A Review of “Dreams and Assorted Nightmares” by Uchenna Emelife
“This is Zango… Strange things happen here”
Dreams and Assorted Nightmares is a collection of 12 short stories by Nigerian writer, Abubakar Adam Ibrahim. The collection contains mysterious, strange and dark narratives that border magic realism, the supernatural, surrealism and other extraterrestrial ideas.
Abubakar takes the reader on a journey through Zango, a fictional city in northern Nigeria where the strangest of things happen; like a woman vomiting an almost 2m long braided strand of hair; a tree whose leaves represent human lives and upon drying up or falling, lives are lost too; a lady infatuated with a retired soldier, kills herself and haunts the soldier for life; a boy ashamed of his father’s crimes, refuses to take his name only to turn around and do worse; a randy painter whose artworks compete with the bastard sons he leaves in different homes and much more.
What stands out about the collection is how the stories intertwine. While they can be read independently, they all share a semblance in their mysteriousness or to put it more aptly, their Zangoness. This makes the transition from one story to another a smooth and interesting one. The references to characters in previous stories carrry the reader along, and you start to feel like you’re on a visit to Zango and the tour guides (narrators) are telling you about it but unfortunately, there are only dark tales about Zango. A complete redefinition of what a short story collection should be. Yaa Gyasi’s novel, Homegoing comes to mind in this interconnectedness of different stories.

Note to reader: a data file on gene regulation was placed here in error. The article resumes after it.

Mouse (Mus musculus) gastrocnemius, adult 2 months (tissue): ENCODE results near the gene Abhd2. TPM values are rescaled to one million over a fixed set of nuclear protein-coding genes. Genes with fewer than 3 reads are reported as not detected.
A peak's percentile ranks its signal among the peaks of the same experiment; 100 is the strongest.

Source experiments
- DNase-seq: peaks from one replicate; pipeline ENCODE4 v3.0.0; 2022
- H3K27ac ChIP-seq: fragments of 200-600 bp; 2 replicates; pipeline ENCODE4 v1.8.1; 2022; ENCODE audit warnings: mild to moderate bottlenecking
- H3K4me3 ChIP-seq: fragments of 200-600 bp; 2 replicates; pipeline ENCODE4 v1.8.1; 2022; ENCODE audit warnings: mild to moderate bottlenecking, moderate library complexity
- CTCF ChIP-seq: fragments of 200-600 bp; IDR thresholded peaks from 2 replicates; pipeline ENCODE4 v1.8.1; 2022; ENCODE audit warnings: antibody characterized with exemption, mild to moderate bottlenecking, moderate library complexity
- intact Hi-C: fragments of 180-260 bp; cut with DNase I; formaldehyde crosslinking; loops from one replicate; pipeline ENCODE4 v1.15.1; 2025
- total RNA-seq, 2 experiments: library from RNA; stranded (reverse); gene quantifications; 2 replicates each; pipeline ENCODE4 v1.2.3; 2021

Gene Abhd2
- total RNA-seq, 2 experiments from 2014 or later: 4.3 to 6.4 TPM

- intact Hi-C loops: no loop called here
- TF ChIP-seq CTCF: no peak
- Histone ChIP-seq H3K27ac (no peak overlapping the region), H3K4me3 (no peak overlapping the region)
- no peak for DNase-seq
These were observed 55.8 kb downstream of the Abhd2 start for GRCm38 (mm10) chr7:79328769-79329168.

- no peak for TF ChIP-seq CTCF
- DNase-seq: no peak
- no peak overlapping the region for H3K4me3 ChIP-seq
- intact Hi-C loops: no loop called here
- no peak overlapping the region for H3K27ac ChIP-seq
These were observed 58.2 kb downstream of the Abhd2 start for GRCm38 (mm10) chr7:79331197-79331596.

Beyond the crispness and the aesthetics of the prose exemplified in stories like ‘The Weight of Silence’, ‘The Book of Remembered Things’ and ‘What The Sand Said’, Abubakar also tackles real life issues.
In the title story, ‘Dreams and Assorted Nightmares’, he looks at the abuse of polygamy rights; in ‘Mororo Masterpiece’, he shows the irony of an unfaithful partner who doesn’t want to be treated in equal measure; in the ‘House of the Rising Sun’, Abubakar shows how the society can be very insensitive toward mental illness and as well how being overprotective can cloud one’s judgement; in ‘Sajah’, he mirrors the transience of happiness in a family and the dangers of materialism; in “Daughters of Bappa Avenue”, Abubakar looks at the sex industry as being responsible for the descent to
the sex trade by many women he also throws a jab at the society as being responsible for the condition of many women; in ‘The Weight of Silence’, Abubakar shows us the fickleness of the friendship label and how two friends can know next to nothing about each other; in ‘Naznine’, we see how desperation to birth a child can alter one’s mental health. In ‘Melancholy’ we see the height of brokenness and how affection can ironically make one sink to their lowest while in the ‘Book of Remembered Things’, a moving story about a family, Abubakar tackles religious fanaticism. In the closing story, “What The Sand Said”, we see how stereotyping can make one become that which they have stereotyped of or worse.
As is usual with Abubakar, he gives us another memorable character that will stay with us for a long time. As with Reza, the lovable rogue in his debut novel, Season of Crimson Blossoms, there is now ‘Zaki’ whom you will empathise with, pity, love and hate all at once. Through his eyes, we get to see the root source of Zango’s strangeness, but what he does after his findings is both brave and stupid depending on the level of attachment you come to have for Zango.
Dreams and Assorted Nightmares shows, again, just how much Abubakar is the master of the short story form and the deliberate growth in his mastering of the art. His debut collection, The Whispering Trees while being a beauty in its own rights, pales in comparison with Dreams and Assorted Nightmares. If you love speculative fiction and stories that brave the otherworldly, then you will definitely love this collection.
Uchenna Emelife is a reader, literary enthusiast, creative writer, journo and bookseller. He is the co-founder and creative director of Book O’Clock Review.